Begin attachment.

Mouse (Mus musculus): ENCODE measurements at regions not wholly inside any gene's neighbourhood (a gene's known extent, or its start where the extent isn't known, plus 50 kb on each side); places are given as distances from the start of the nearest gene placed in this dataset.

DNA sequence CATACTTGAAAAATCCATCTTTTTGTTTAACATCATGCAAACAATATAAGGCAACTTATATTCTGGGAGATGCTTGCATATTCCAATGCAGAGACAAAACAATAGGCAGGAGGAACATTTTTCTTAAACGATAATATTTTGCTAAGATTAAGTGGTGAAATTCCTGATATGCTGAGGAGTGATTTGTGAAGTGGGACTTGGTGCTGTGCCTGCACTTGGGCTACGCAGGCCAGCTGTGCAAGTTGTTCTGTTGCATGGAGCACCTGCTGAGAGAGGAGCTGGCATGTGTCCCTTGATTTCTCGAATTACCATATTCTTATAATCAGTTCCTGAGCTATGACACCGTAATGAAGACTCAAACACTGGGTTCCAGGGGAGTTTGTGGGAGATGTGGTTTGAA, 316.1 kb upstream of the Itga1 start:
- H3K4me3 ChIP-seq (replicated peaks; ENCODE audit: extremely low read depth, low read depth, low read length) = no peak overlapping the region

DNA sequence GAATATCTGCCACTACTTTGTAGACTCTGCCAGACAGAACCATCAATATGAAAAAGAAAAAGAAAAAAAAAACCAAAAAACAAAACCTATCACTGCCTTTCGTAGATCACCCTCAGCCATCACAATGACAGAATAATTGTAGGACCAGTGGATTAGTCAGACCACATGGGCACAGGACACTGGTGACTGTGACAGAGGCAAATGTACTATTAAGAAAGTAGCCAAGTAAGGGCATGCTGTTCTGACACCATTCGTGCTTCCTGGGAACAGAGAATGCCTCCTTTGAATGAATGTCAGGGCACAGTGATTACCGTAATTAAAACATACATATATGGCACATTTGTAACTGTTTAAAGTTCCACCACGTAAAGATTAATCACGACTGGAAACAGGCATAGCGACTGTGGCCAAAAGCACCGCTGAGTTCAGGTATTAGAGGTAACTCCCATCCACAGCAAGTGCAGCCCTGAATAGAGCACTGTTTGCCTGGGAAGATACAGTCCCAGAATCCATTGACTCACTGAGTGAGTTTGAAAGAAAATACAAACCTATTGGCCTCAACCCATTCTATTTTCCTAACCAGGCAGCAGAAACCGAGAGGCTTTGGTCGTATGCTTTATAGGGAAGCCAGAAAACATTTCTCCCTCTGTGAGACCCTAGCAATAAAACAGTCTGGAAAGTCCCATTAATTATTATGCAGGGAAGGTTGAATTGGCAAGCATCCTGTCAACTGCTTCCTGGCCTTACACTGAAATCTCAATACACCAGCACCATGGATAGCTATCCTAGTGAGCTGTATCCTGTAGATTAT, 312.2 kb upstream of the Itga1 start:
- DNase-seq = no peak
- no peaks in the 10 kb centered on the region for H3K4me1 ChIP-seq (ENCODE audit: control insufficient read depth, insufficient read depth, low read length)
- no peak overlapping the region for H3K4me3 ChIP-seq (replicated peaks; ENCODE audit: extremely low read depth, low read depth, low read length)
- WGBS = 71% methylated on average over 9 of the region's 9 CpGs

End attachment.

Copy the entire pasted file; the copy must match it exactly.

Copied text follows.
Mouse (Mus musculus): ENCODE measurements at regions not wholly inside any gene's neighbourhood (a gene's known extent, or its start where the extent isn't known, plus 50 kb on each side); places are given as distances from the start of the nearest gene placed in this dataset.

DNA sequence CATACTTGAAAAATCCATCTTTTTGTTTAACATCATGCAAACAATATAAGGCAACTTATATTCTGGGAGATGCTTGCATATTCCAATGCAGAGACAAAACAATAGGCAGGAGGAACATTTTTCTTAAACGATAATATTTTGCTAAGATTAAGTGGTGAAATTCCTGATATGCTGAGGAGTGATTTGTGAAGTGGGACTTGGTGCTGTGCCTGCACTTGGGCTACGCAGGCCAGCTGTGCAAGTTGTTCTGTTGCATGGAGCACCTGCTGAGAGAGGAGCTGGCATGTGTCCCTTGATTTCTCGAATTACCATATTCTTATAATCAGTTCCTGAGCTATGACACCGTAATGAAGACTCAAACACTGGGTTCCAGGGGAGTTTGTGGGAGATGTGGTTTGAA, 316.1 kb upstream of the Itga1 start:
- H3K4me3 ChIP-seq (replicated peaks; ENCODE audit: extremely low read depth, low read depth, low read length) = no peak overlapping the region

DNA sequence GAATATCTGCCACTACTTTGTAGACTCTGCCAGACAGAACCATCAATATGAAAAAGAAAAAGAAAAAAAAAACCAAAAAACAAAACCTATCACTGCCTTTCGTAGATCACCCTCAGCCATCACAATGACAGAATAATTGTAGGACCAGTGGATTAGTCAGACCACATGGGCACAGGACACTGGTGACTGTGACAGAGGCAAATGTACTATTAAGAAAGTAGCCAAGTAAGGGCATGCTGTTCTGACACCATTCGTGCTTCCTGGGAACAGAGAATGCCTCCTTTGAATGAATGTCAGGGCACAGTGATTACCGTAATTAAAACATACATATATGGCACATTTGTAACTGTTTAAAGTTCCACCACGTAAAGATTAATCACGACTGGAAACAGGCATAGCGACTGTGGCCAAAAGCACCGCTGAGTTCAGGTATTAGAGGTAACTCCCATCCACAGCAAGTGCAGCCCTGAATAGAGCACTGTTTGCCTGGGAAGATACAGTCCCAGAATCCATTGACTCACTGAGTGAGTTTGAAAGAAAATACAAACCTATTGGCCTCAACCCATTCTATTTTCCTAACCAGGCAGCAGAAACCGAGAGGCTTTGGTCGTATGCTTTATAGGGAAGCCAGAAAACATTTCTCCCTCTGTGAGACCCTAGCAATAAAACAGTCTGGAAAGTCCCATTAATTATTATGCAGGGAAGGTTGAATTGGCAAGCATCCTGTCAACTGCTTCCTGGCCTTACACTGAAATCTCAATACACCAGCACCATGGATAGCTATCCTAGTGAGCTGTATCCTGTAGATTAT, 312.2 kb upstream of the Itga1 start:
- DNase-seq = no peak
- no peaks in the 10 kb centered on the region for H3K4me1 ChIP-seq (ENCODE audit: control insufficient read depth, insufficient read depth, low read length)
- no peak overlapping the region for H3K4me3 ChIP-seq (replicated peaks; ENCODE audit: extremely low read depth, low read depth, low read length)
- WGBS = 71% methylated on average over 9 of the region's 9 CpGs